Milton and the Perils of CreationeBook - 2013
That the writings of John Milton continue to provoke study and analysis centuries after his lifetime speaks no doubt to his literary greatness but also to the many ways in which his art both engaged and transcended the political and theological tensions of his age. In Dominion Undeserved, Eric B. Song offers a brilliant reading of Milton's major writings, finding in them a fundamental impasse that explains their creative power.
According to Song, a divided view of creation governs Milton's related systems of cosmology, theology, art, and history. For Milton, any coherent entity—a nation, a poem, or even the new world—must be carved out of and guarded against an original unruliness. Despite being sanctioned by God, however, this agonistic mode of creation proves ineffective because it continues to manifest internal rifts that it can never fully overcome. This dilemma is especially pronounced in Milton’s later writings, including Paradise Lost, where all forms of creativity must strive against the fact that chaos precedes order and that disruptive forces will continue to reemerge, seemingly without end.
Song explores the many ways in which Milton transforms an intractable problem into the grounds for incisive commentary and politically charged artistry. This argument brings into focus topics ranging from Milton’s recurring allusions to the Eastern Tartars, the way Milton engages with country house poetry and colonialist discourses in Paradise Lost, and the lasting relevance of Anglo-Irish affairs for his late writings. Song concludes with a new reading of Paradise Regained and Samson Agonistes in which he shows how Milton’s integration of conflicting elements forms the heart of his literary archive and confers urgency upon his message even as it reaches its future readers.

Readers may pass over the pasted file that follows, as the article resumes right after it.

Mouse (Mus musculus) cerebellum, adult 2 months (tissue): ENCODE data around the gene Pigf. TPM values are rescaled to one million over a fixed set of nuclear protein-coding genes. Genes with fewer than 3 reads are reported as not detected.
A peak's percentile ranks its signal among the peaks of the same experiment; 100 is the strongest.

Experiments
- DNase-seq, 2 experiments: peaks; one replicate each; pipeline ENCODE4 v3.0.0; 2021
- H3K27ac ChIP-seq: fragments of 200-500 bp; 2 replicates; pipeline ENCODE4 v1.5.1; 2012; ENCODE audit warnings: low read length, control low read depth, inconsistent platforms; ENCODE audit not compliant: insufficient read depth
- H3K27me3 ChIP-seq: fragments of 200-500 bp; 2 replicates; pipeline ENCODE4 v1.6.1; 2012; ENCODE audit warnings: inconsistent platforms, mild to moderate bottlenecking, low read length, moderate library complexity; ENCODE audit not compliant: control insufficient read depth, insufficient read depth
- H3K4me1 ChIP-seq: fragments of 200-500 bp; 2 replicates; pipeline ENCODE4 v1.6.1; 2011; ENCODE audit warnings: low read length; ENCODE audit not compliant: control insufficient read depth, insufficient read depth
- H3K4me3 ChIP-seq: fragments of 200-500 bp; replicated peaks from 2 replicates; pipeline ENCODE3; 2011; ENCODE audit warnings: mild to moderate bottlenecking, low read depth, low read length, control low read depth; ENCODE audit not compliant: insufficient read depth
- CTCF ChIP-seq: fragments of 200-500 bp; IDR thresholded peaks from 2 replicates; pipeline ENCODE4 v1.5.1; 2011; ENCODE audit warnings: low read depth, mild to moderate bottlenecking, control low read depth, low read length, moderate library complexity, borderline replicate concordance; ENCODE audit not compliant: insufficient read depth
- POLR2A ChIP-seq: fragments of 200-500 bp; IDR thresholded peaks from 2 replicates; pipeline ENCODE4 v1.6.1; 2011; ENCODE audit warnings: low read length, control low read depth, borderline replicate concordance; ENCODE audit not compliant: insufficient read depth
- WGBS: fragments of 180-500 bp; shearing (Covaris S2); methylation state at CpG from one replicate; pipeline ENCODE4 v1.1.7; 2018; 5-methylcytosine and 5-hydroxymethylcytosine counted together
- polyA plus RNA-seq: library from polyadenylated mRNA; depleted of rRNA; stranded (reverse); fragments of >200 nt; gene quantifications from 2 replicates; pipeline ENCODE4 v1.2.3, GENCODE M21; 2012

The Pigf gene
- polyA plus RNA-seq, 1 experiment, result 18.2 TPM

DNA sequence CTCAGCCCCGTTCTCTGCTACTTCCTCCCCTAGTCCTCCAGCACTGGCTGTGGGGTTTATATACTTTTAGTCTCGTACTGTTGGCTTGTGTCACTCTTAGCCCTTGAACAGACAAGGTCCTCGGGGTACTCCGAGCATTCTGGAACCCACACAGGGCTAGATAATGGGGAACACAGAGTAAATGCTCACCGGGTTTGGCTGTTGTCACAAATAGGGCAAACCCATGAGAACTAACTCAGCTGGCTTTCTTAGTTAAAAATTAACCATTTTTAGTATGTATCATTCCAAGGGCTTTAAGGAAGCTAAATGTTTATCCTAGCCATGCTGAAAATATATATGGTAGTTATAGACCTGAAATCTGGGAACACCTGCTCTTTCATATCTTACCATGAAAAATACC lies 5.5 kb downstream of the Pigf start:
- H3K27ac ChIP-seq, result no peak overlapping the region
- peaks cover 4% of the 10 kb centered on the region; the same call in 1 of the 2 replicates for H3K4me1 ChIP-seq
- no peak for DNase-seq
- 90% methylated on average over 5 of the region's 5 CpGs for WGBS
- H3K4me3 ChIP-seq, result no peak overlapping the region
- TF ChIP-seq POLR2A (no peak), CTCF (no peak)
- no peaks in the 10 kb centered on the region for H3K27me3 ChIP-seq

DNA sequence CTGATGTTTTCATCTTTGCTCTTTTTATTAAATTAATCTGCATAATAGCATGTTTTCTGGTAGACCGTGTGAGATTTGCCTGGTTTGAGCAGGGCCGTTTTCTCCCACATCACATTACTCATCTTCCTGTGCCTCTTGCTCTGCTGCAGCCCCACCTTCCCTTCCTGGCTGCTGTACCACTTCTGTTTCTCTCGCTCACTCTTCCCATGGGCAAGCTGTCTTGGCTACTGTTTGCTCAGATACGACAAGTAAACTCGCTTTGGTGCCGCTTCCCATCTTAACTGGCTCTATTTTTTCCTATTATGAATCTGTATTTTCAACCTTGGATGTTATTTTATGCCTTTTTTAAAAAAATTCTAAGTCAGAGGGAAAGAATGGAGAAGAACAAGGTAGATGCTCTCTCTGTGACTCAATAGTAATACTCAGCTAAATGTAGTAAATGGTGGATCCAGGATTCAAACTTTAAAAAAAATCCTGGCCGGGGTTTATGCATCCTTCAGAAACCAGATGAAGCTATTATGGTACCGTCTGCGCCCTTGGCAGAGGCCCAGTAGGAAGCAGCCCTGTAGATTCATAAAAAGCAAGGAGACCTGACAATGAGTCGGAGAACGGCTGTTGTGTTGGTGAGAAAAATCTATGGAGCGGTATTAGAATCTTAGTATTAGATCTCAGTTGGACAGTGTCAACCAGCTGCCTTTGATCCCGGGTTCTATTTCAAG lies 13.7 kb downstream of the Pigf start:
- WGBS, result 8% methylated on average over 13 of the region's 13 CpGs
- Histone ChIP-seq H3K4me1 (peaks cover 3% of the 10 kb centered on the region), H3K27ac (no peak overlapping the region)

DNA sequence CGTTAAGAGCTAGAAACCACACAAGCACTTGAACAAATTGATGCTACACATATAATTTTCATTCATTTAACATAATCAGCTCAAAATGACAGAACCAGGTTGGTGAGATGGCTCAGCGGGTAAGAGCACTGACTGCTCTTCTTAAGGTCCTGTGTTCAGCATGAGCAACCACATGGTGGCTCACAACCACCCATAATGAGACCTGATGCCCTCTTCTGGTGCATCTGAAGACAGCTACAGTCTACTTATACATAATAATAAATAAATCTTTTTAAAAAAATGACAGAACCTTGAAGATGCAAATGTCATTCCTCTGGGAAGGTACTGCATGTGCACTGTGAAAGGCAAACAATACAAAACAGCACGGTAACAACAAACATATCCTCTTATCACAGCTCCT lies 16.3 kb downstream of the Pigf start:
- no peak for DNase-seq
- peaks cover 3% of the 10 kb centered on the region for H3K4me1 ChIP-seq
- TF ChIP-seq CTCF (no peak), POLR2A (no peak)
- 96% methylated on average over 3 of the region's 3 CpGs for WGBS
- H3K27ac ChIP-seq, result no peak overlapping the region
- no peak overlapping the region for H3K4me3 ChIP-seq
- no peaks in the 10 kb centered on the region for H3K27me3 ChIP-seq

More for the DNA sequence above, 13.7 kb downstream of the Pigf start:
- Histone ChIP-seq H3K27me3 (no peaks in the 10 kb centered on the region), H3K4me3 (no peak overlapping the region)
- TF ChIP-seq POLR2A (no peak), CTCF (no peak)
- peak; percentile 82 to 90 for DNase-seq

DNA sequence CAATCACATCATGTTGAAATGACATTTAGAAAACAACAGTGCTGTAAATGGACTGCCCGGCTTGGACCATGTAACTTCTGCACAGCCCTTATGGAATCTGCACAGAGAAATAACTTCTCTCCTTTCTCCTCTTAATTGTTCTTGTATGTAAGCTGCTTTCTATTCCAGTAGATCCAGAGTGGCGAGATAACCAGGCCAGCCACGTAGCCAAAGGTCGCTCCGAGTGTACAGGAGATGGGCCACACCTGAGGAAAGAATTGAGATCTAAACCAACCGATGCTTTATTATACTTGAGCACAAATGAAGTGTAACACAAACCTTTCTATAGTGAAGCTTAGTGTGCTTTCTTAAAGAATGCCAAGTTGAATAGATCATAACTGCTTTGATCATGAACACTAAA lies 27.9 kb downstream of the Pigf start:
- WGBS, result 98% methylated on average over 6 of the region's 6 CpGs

An exploration of the divided view of creation that governs Milton's related systems of cosmology, theology, art, and history.
British poet John Milton (1608-74) is known for presenting multiple perspectives, but Song (English literature, Swarthmore College) argues that coexisting perspectives are not mere equivalents. He describes how the force of Milton's artistry lies in turning genuine contradictions into the grounds of focused commentary and critique. By making strategic use of theological problems that remain genuinely intractable, he says, Milton avoids both indeterminacy and simplistic one-sidedness. Annotation ©2013 Book News, Inc., Portland, OR (booknews.com)